Author Archives: stephen

Seeed Studio DSO nano oscilloscope review

I just received my Seeed Studio DSO nano oscilloscope.

I had difficulty justifying the purchase of this oscilloscope, as I had doubts on its usefulness and performance. However, the unit has such cool form factor that I just had to have it. The oscilloscope is modestly priced at USD $89. I justified buying it because, if for some reason the oscilloscope is not usable, then I still can use it as an ARM STM32 development board (Hey, this is the same CPU that powers Hexi’s locomotion engine).

DSO nano

The DSO nano is really small

Continue reading

Go Hexi!!

Meet Hexi. Hexi is my new 6-legged robot (hexapod) family member. He is demonstrating the three standard walking pattern for a hexapod: wave, tripod and ripple gait. For now he can only walk in a straight line.

Body: Lynxmotion Phoenix
Actuator: Hitec HS-645MG servos
Processor: ARM Cortex-M3
Battery: 5 Sub-C 5000 mAh (cheapbatterypacks.com)

Hitec Servo

These are some of Hitec servos that I looked at:

Size Speed

(Time/60° (s))

Torque (Kg.cm) Price

(US$)

Bang per buck (Torque/Time/Price)
Analog
HS-475HB Standard 0.23 4.4 15 1.3
HS-645MG Standard 0.24 7.7 34 0.9
HS-985MG Standard 0.16 9.6 58 1.0
HS-755HB 1/4 0.28 11.0 25 1.6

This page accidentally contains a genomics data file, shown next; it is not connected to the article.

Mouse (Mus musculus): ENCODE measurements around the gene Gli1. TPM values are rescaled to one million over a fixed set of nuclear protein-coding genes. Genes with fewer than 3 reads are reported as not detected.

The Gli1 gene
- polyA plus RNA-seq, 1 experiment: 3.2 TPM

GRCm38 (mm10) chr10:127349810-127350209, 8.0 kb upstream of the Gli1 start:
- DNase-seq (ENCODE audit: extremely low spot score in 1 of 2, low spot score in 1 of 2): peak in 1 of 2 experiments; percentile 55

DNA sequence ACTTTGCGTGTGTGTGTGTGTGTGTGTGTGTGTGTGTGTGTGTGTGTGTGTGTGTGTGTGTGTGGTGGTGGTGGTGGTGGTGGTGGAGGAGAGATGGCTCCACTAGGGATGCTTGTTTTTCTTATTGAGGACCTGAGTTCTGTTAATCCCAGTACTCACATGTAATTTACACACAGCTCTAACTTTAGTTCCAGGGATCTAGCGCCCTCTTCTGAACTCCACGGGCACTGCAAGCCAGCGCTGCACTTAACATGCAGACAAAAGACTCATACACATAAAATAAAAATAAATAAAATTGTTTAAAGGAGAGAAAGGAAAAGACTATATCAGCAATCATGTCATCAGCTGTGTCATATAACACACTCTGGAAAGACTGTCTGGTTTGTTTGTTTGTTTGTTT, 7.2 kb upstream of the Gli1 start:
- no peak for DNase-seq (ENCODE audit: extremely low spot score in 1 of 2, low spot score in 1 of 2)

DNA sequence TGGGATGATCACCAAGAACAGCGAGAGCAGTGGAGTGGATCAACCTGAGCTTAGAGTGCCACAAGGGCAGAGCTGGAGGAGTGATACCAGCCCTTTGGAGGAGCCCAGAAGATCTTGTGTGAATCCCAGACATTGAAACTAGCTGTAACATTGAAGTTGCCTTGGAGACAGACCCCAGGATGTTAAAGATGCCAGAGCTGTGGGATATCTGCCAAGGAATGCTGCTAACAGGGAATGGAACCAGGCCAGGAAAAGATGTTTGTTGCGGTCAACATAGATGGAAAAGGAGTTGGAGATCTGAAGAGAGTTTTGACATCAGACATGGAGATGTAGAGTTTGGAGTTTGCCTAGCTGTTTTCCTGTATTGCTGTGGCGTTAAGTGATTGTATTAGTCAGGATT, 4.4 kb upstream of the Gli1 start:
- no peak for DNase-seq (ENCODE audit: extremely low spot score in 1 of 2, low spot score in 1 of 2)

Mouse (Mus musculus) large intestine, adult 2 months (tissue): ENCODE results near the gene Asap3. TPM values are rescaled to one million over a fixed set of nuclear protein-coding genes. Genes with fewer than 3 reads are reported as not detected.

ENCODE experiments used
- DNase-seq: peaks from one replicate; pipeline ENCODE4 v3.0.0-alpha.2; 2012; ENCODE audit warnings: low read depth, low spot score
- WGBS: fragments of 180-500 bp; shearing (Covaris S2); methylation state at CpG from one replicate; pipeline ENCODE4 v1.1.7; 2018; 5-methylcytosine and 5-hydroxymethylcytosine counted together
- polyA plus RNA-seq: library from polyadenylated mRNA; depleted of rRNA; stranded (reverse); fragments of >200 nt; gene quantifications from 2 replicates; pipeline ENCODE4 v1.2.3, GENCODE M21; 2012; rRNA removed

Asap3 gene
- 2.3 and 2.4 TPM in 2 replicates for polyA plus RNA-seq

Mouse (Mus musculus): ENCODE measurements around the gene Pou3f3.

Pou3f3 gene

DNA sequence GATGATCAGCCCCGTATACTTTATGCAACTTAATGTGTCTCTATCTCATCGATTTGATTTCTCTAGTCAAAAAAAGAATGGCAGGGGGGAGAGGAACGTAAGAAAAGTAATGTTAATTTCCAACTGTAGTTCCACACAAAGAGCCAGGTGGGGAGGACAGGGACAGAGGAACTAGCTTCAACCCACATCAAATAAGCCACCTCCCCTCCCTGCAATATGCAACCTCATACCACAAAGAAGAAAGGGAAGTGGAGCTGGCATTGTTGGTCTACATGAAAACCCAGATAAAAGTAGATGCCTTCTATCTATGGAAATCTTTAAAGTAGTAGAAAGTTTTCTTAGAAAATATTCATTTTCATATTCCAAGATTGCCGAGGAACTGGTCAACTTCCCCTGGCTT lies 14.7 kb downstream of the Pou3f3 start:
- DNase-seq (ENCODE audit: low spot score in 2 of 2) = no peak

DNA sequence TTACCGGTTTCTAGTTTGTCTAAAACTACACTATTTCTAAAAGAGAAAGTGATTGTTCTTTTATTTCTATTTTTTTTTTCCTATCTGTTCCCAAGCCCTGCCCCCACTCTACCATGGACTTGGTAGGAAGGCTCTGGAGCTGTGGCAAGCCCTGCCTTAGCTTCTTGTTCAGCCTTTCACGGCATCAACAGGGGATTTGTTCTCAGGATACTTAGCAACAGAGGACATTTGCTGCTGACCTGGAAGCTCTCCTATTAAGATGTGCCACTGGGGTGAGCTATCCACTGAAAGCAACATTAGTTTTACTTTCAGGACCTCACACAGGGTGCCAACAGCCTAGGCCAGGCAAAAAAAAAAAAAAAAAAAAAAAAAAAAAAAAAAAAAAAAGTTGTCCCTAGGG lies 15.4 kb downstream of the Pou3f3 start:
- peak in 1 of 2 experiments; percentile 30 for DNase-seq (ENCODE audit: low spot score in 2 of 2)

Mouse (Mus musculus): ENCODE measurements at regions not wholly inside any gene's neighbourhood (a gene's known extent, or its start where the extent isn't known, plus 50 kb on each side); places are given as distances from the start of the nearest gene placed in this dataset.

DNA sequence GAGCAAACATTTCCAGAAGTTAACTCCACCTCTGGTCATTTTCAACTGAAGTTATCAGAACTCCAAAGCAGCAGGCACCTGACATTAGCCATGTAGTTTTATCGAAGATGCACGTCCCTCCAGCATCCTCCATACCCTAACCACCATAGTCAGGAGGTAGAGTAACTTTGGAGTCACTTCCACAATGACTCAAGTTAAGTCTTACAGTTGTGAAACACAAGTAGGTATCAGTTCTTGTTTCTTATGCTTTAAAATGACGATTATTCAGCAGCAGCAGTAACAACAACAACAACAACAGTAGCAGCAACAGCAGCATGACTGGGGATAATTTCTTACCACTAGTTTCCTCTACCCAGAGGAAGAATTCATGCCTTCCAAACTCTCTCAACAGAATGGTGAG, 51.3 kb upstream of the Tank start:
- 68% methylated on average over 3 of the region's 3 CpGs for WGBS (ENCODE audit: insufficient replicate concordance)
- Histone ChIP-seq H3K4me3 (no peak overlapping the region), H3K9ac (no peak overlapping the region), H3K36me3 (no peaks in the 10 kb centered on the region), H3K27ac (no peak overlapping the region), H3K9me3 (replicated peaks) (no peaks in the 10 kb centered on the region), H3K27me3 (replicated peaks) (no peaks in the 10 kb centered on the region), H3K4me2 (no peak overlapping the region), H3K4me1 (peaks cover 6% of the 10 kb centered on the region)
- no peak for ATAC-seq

HS-805BB Mega 1/4 0.19 19.8 34 3.1
Digital

HS-5085MG

Micro 0.17 3.6 41 0.5

HS-5645MG

Standard 0.23 10.3 48 0.9

For standard size analog servo, the HS-985MG performs best. It is based on a coreless motor. It provides the highest torque as well as the fastest speed.

The HS-475HB is the best value servo. It has the advantage of using Karbonite (just like kryptonite 🙂 ) gears. Karbonite is supposed to be stronger than nylon but has less wear and tear compared to metal.

The HS-645MG has good torque compromise without being overly expensive. It uses mostly metal gear.

For a mega 1/4 scale servo. The HS-805BB looks awesome.

Hobby Servo

RC or hobby servos provide a convenient actuator to be used in a small-scale robotics project.

Inside a servo there are a DC motor, a gear reduction system, a potentiometer as a position sensor, and some electronics that control the motor based on the desired position.

A hobby servo is great, as it provides all the above in a convenient small package. Due to its popularity, hobby servo is quite cheap.

However there are shortcomings in using a hobby servo in a robotics project:

  • No position feedback. Once commanded to move to a target position, we don’t know when or whether the servo has reached the target position
  • No torque sense. We cannot tell if the servo mechanism is unexpectedly obstructed.
  • Sub-optimal control system. The servo manufacturer cannot know what load the servo will be connected to, so as a result the control system will not be optimal. The problem shows up as: overshoot, slow response, and steady state error.

My plan is to use all the mechanical components of a servo, but replace the electronics with one that I design myself to solve the above issues.